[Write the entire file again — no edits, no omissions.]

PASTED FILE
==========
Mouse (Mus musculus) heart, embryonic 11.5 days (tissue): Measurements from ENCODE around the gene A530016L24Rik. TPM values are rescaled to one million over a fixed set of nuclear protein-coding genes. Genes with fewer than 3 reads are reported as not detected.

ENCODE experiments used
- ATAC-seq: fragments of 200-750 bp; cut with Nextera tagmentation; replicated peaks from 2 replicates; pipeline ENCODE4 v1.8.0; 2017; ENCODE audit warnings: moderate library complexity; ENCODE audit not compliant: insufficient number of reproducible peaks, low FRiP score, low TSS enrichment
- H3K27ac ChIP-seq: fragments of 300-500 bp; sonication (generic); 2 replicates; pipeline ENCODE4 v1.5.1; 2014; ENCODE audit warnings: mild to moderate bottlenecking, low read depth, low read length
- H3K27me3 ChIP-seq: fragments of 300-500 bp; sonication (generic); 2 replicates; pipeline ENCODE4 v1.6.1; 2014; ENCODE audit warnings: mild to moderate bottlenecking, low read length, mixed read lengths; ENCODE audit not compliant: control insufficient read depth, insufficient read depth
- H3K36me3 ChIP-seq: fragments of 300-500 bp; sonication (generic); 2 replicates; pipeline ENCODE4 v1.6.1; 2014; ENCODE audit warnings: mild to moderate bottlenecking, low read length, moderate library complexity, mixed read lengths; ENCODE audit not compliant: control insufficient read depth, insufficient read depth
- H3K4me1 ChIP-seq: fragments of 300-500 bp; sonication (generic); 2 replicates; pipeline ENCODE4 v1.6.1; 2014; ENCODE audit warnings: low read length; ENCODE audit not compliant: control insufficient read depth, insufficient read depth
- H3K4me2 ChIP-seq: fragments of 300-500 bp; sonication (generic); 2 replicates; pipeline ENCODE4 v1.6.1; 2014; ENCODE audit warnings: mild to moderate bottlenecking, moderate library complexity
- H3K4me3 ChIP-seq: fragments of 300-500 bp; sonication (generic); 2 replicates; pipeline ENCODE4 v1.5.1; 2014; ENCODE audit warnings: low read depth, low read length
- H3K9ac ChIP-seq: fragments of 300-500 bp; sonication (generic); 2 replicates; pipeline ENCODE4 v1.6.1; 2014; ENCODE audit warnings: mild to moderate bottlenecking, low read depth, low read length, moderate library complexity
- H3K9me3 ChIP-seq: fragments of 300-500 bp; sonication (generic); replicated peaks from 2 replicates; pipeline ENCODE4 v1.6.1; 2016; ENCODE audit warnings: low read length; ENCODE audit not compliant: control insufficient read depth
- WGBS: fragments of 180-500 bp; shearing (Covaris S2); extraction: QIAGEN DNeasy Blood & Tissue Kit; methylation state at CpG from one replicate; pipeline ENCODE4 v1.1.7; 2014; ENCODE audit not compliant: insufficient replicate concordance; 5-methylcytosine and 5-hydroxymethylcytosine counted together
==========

Mouse (Mus musculus) heart, embryonic 11.5 days (tissue): Measurements from ENCODE around the gene A530016L24Rik. TPM values are rescaled to one million over a fixed set of nuclear protein-coding genes. Genes with fewer than 3 reads are reported as not detected.

ENCODE experiments used
- ATAC-seq: fragments of 200-750 bp; cut with Nextera tagmentation; replicated peaks from 2 replicates; pipeline ENCODE4 v1.8.0; 2017; ENCODE audit warnings: moderate library complexity; ENCODE audit not compliant: insufficient number of reproducible peaks, low FRiP score, low TSS enrichment
- H3K27ac ChIP-seq: fragments of 300-500 bp; sonication (generic); 2 replicates; pipeline ENCODE4 v1.5.1; 2014; ENCODE audit warnings: mild to moderate bottlenecking, low read depth, low read length
- H3K27me3 ChIP-seq: fragments of 300-500 bp; sonication (generic); 2 replicates; pipeline ENCODE4 v1.6.1; 2014; ENCODE audit warnings: mild to moderate bottlenecking, low read length, mixed read lengths; ENCODE audit not compliant: control insufficient read depth, insufficient read depth
- H3K36me3 ChIP-seq: fragments of 300-500 bp; sonication (generic); 2 replicates; pipeline ENCODE4 v1.6.1; 2014; ENCODE audit warnings: mild to moderate bottlenecking, low read length, moderate library complexity, mixed read lengths; ENCODE audit not compliant: control insufficient read depth, insufficient read depth
- H3K4me1 ChIP-seq: fragments of 300-500 bp; sonication (generic); 2 replicates; pipeline ENCODE4 v1.6.1; 2014; ENCODE audit warnings: low read length; ENCODE audit not compliant: control insufficient read depth, insufficient read depth
- H3K4me2 ChIP-seq: fragments of 300-500 bp; sonication (generic); 2 replicates; pipeline ENCODE4 v1.6.1; 2014; ENCODE audit warnings: mild to moderate bottlenecking, moderate library complexity
- H3K4me3 ChIP-seq: fragments of 300-500 bp; sonication (generic); 2 replicates; pipeline ENCODE4 v1.5.1; 2014; ENCODE audit warnings: low read depth, low read length
- H3K9ac ChIP-seq: fragments of 300-500 bp; sonication (generic); 2 replicates; pipeline ENCODE4 v1.6.1; 2014; ENCODE audit warnings: mild to moderate bottlenecking, low read depth, low read length, moderate library complexity
- H3K9me3 ChIP-seq: fragments of 300-500 bp; sonication (generic); replicated peaks from 2 replicates; pipeline ENCODE4 v1.6.1; 2016; ENCODE audit warnings: low read length; ENCODE audit not compliant: control insufficient read depth
- WGBS: fragments of 180-500 bp; shearing (Covaris S2); extraction: QIAGEN DNeasy Blood & Tissue Kit; methylation state at CpG from one replicate; pipeline ENCODE4 v1.1.7; 2014; ENCODE audit not compliant: insufficient replicate concordance; 5-methylcytosine and 5-hydroxymethylcytosine counted together